An Icon of American Civil Engineering
Construction of the Chesapeake and Ohio Canal began in 1828 in Georgetown, District of Columbia, and reached its terminus in Cumberland, Maryland, in the summer of 1850. The C&O Canal system included eleven stone aqueducts designed to carry the canal across the major river tributaries that drain into the Potomac River along the canal's route. Today, the C&O Canal is the most intact canal resource of the 36 major canals constructed in the United States between 1806 and 1850. The C&O Canal's chief engineer, Benjamin Wright, is considered by many as the father of American civil engineering. He was the lead engineer on the Erie Canal prior to engineering the C&O Canal.
The Monocacy Aqueduct is the largest of the eleven aqueducts erected along the C&O Canal, and is often described by many historians as one of the finest canal features in the United States. Ten of the eleven aqueducts remain as key features of the Chesapeake and Ohio Canal National Historical Park, which was designated as a national historical park in 1971. The Catoctin Aqueduct collapsed after its piers were gradually undercut and a flash flood took it down in 1972.
Construction of the Monocacy Aqueduct
Construction on the aqueduct began in 1829 and was completed four years later. Three separate contractors labored on the immense stone structure, which was constructed for $127,900. The plan for the Monocacy Aqueduct, often referred to as C&O Canal Aqueduct No. 2, was for a stone masonry structure with a waterway of 19 feet at the bottom and 20 feet at the top. The towpath parapet wall is 8 feet wide and the upstream wall is 6 feet wide. Benjamin Wright drew the plans with 6 piers, 2 abutments and 7 arches, each with a span of 54 feet. The piers are 10 feet thick with pilaster at each end. The aqueduct is 516 feet in length. Much of the building material was large granite stone blocks quarried at the base of nearby Sugarloaf Mountain.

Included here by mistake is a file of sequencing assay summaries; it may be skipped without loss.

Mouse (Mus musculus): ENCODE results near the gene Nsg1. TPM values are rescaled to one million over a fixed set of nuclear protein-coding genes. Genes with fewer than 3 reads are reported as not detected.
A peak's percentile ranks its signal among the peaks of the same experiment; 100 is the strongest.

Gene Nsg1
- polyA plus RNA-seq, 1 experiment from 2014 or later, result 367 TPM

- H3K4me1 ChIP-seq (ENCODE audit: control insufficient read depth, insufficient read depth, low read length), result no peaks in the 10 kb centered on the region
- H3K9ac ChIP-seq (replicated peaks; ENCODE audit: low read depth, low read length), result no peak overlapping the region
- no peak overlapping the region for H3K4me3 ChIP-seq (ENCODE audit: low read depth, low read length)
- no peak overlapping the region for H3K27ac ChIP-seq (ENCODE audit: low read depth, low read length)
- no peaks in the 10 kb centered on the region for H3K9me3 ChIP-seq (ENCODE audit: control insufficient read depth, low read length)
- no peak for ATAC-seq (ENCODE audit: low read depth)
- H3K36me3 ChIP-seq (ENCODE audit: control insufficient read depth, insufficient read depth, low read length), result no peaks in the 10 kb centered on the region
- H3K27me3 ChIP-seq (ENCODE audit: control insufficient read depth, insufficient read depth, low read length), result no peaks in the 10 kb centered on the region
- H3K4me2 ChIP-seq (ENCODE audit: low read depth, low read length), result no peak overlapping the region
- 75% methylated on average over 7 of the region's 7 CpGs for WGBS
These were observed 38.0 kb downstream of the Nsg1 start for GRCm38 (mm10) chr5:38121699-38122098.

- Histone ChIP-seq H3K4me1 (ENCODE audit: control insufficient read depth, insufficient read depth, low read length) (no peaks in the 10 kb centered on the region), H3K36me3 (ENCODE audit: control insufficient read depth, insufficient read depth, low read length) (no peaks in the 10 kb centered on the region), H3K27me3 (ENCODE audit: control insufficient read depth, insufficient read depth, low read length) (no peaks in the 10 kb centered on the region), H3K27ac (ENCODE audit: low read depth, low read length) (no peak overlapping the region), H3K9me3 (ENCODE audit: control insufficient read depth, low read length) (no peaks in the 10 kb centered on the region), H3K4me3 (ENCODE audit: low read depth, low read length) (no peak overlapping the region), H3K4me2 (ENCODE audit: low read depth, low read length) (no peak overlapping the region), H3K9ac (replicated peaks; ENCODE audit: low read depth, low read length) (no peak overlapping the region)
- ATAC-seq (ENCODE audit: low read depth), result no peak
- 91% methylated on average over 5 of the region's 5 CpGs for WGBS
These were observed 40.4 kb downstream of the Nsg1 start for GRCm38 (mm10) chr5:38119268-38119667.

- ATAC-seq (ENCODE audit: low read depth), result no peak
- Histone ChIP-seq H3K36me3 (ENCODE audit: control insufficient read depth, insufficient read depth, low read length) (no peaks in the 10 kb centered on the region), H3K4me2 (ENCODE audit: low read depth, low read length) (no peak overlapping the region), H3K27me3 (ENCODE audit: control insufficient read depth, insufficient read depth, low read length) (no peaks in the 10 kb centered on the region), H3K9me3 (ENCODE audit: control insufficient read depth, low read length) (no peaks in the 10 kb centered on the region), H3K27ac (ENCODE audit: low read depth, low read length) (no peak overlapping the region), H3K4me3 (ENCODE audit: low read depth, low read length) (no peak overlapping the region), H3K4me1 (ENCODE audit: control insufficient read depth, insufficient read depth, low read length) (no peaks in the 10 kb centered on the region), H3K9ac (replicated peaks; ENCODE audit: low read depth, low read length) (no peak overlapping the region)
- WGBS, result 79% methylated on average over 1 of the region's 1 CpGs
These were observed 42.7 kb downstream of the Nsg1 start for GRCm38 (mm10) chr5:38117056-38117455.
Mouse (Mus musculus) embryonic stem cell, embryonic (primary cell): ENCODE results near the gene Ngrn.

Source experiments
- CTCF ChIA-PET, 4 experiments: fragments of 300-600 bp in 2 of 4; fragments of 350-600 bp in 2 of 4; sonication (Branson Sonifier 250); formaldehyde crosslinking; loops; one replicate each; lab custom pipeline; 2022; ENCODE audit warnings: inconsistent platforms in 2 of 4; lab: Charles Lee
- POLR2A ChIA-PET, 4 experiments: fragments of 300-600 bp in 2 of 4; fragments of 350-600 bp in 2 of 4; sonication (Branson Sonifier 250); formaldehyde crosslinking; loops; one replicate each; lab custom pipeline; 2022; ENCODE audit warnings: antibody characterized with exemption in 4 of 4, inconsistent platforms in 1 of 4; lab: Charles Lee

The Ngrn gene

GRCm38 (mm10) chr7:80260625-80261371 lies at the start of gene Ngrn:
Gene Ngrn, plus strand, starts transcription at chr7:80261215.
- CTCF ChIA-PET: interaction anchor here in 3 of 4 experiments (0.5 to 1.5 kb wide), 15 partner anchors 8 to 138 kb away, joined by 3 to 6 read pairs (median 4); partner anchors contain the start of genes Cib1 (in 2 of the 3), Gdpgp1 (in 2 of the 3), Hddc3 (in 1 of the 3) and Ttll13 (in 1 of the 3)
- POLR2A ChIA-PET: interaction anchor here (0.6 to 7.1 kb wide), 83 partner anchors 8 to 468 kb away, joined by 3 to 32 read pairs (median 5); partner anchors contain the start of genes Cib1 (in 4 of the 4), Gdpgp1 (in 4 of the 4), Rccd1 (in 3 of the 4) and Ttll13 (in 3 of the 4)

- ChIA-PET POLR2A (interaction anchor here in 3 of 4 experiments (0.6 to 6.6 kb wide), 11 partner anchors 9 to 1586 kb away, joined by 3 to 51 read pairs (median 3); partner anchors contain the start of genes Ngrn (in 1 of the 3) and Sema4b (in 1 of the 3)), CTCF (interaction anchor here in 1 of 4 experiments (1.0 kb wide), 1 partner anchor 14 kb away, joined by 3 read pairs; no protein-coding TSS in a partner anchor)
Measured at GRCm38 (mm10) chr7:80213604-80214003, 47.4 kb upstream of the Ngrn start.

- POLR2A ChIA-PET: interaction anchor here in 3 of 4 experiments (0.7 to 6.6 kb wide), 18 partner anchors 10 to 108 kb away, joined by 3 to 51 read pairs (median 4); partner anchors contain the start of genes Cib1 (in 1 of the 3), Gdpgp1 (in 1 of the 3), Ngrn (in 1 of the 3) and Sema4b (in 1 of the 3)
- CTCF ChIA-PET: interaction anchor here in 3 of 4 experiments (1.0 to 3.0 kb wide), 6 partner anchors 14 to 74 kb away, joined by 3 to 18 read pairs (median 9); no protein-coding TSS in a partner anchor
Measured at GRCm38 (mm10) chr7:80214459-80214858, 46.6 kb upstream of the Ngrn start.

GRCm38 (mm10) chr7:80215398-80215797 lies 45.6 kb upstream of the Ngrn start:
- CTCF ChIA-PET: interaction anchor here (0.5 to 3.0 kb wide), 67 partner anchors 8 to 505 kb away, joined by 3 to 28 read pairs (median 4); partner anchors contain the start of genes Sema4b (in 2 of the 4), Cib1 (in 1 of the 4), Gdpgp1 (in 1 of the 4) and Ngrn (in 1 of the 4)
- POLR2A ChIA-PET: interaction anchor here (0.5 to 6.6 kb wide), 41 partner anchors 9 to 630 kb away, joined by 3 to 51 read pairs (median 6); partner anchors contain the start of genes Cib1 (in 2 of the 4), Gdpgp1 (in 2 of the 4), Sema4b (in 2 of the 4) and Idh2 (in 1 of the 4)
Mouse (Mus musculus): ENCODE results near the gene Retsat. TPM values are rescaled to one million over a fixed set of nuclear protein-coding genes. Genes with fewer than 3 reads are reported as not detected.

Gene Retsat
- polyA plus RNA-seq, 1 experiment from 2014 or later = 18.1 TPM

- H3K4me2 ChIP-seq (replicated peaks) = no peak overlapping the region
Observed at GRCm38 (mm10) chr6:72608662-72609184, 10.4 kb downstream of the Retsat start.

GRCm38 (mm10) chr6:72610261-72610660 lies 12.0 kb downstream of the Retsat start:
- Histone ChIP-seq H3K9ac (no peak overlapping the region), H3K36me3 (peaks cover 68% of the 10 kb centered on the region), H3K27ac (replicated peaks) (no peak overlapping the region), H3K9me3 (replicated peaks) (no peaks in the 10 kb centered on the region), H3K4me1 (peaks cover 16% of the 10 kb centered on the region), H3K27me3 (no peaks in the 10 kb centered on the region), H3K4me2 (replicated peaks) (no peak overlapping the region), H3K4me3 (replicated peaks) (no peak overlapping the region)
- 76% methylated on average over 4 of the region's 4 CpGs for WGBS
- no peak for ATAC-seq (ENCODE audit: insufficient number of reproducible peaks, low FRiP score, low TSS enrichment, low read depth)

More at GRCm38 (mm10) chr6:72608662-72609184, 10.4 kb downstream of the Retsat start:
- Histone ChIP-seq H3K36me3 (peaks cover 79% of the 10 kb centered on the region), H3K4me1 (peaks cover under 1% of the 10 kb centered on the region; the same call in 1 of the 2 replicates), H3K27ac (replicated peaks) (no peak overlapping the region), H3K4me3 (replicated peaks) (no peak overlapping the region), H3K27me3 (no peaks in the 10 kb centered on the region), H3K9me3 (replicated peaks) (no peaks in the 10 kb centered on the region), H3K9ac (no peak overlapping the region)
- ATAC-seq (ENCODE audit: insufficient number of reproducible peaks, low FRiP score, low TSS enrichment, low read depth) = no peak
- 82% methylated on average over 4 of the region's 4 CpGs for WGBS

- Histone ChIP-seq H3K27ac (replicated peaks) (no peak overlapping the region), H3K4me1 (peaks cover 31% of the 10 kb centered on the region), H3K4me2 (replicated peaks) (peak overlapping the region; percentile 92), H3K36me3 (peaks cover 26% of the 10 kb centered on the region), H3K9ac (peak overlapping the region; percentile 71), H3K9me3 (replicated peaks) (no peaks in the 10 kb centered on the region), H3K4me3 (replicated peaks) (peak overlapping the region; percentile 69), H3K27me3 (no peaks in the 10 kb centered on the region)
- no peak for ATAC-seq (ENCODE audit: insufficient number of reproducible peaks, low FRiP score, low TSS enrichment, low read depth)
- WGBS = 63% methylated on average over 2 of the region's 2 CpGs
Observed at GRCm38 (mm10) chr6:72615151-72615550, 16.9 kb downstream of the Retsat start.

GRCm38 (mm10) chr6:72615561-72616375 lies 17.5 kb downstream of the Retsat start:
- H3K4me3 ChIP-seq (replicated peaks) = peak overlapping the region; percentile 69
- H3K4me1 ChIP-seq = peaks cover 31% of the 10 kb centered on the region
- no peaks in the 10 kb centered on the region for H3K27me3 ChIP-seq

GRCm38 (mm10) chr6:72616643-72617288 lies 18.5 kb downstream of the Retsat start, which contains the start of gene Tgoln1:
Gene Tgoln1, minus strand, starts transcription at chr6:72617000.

National Park Service Restoration
Following the 1972 Hurricane Agnes flood, the National Park Service and the Federal Highway Administration designed a steel banding system to stabilize the structure and installed a steel rod reinforcing system. The National Park Service and park supporters were concerned about the structural stability of the aqueduct and a major engineering evaluation was undertaken to determine stabilization needs and associated cost.
Last updated: April 30, 2020